1 90 13.6 632.8 267
1 91.4 13.6 609.7 273.9
2 89.5 13 592.7 265.5
1 94.8 13.5 629.7 301.3

TABLE 13
HOMINY GRADER
+3 +6 +14 −14
Test (a) (b) (c) (d)
1 28.8 618.5 261.7 45.5
1 20.3 589.4 270.7 58
1 111.1 544.6 277.8 19.5
1 88.8 547.9 296.8 20.2
2 57.8 526.1 327.1 30.4
1 98.3 553.2 279.1 25.8

TABLE 14
1st BREAK
+6 +10 +14 +24 +46 −46
Test (e) (f) (g) (h) (i) (j)
1 58.4 418 243.1 109.5 20.8 24.7
1 117.9 437.5 177.7 77.5 18 22.6
1 93.7 407.2 188.9 93.6 16 19.1
1 82.1 410.5 208.6 100.1 16.9 20.4
2 116.7 435.9 167.4 90.8 16.2 19.9
1 114.9 404.7 172.9 93.9 18.3 23.5

TABLE 15
2nd BREAK
+10 +14 +28 +46 46
Test (k) (l) (m) (n) (o)
1 48.9 104.4 227.1 18.4 17.3
1 67.6 118 208.5 18.7 19.8
1 64.5 124.7 185.8 15 14.4
1 57.2 116.7 202.5 16 15.3
2 69.1 111.3 210.6 19.5 20.6
1 78.5 121.4 168.3 15.4 16.8

TABLE 16
1RB
+7 +10 +16 +28 +46 −46
Test (p) (q) (r) (s) (t) (u)
1 12.8 48.6 32 9.9 1.9 2.1
1 33 73.1 51.9 16.8 3.8 3.9
1 29.3 62.2 45.7 14.2 2.8 3
1 26.6 56 38.1 12.6 2.7 2.5
2 30 73.5 52.6 19.3 4.3 4.4
1 29.3 74.4 56.2 22.9 4.3 5

Table 17, below, illustrates results obtained through the application of the data in Tables 12-16 to Equations 2 and 3 (Total Grits % and Total Product) respectively. Total Yield is simply the total input sample divided by the Total Product. Therefore, whereas Total Product is reported herein as grams, Total Yield is expressed in grams of input per grams of product. Table 18 represents the application of the millability rating analysis to the Total Yield and Total Grits extraction percentages obtained via application of Equations 2 and 3.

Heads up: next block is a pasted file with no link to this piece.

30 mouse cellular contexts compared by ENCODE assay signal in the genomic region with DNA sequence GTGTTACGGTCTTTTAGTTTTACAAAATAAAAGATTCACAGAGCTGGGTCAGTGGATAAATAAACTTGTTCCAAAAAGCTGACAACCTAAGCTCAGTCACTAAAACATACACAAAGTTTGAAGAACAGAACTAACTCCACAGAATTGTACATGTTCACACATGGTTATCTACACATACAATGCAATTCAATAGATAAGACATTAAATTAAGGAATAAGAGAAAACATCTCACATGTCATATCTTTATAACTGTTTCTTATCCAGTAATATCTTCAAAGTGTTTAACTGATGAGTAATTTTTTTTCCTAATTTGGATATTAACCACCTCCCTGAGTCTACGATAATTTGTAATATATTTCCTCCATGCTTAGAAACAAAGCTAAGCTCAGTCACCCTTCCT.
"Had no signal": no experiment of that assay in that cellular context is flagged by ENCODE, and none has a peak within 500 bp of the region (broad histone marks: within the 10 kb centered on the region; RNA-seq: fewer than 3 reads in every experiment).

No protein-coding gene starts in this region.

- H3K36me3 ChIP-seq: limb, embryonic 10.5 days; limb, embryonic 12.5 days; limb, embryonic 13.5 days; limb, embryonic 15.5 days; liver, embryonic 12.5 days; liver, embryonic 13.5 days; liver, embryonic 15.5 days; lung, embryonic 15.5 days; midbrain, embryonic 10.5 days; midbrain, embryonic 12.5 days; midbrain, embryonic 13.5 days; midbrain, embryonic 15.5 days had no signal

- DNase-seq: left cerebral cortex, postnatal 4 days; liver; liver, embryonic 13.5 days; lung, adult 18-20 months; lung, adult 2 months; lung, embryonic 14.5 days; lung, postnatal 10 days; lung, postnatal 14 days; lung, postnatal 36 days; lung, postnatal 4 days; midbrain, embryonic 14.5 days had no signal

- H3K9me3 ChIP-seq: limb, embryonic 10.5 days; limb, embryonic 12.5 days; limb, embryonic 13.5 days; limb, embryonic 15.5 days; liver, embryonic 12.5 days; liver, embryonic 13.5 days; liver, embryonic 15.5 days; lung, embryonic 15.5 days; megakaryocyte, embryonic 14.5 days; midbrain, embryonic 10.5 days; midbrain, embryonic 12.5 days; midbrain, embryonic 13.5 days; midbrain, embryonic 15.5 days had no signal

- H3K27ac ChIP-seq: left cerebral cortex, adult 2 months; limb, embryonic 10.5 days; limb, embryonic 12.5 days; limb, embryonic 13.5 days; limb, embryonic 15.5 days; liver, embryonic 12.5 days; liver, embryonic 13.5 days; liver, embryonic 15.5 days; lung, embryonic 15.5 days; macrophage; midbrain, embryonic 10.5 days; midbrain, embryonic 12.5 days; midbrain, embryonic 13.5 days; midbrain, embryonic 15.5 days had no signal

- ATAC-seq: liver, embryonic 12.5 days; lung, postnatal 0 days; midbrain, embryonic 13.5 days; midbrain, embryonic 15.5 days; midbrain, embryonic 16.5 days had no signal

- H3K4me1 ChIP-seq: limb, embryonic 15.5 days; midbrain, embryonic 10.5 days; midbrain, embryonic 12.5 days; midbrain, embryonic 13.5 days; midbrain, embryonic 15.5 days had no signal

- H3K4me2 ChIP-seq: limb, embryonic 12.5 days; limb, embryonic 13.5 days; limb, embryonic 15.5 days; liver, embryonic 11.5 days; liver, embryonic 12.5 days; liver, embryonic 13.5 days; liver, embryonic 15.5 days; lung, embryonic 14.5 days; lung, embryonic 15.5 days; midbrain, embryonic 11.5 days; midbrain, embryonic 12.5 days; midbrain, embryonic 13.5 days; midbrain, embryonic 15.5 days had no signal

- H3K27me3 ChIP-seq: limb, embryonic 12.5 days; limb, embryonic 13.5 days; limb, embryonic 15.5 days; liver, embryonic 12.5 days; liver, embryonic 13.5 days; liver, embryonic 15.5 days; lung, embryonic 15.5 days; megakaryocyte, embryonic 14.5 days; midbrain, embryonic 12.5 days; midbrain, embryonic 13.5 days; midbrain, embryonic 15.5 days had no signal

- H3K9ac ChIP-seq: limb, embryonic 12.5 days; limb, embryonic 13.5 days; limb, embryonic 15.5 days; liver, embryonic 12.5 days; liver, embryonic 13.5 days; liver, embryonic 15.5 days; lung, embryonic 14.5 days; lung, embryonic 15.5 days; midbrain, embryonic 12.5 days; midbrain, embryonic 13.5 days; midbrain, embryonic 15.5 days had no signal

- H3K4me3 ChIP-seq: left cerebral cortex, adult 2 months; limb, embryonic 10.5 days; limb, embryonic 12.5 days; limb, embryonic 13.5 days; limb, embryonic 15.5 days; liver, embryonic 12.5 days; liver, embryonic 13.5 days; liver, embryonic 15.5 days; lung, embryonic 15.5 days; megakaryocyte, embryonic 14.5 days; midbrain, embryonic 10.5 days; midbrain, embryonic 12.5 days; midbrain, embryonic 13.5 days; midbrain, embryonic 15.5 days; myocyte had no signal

TABLE 17
Total Yield
Total Grits Total Product (grams input/grams
Test % (grams) produced)
1 47% 830 1.20
1 44% 756 1.32
1 42% 764 1.31
1 44% 787 1.27
2 43% 782 1.28
1 39% 760 1.32

TABLE 18
Yield Rating Millability Rating
Test Grit % Rating 0-7 0-7
1 3.00 7.00 5
1 1.00 5.00 3
1 0.00 6.00 2
1 1.00 7.00 3
2 0.00 7.00 3
1 0.00 6.00 2

In FIG. 9, which represents the third embodiment of the invention, the shortened test milling protocol also includes the 1RB rolling and sifting steps (and the collection of data for fractions p, q, r, s, t, and u). Because Equation 5 utilizes the weight of fraction r as a significant data point, the shortened protocol designed to gather data for use with Equation 5 could not eliminate the 1RB process steps. After collecting data under the protocol of FIG. 9, equations 4 and 5 are employed to determine Total Grit % and Total Product.

The fourth embodiment of the invention again follows the protocol provided in FIG. 4, but utilizes Equations 6 and 7 instead of Equations 2 and 3. In Equation 6, one of the independent variables, “2nd Break Roller Grit Extraction %” is a composite variable that comprises the weight of the grit fraction (m) divided by the total weight of the sample that is fed through the 2nd Break Roller (k+l+m+n+o). Therefore, it is demonstrated that independent variables need not be limited to sample fraction weights, but rather, the variables used in the multiple linear regression analysis may themselves be functions of the sample fraction weights.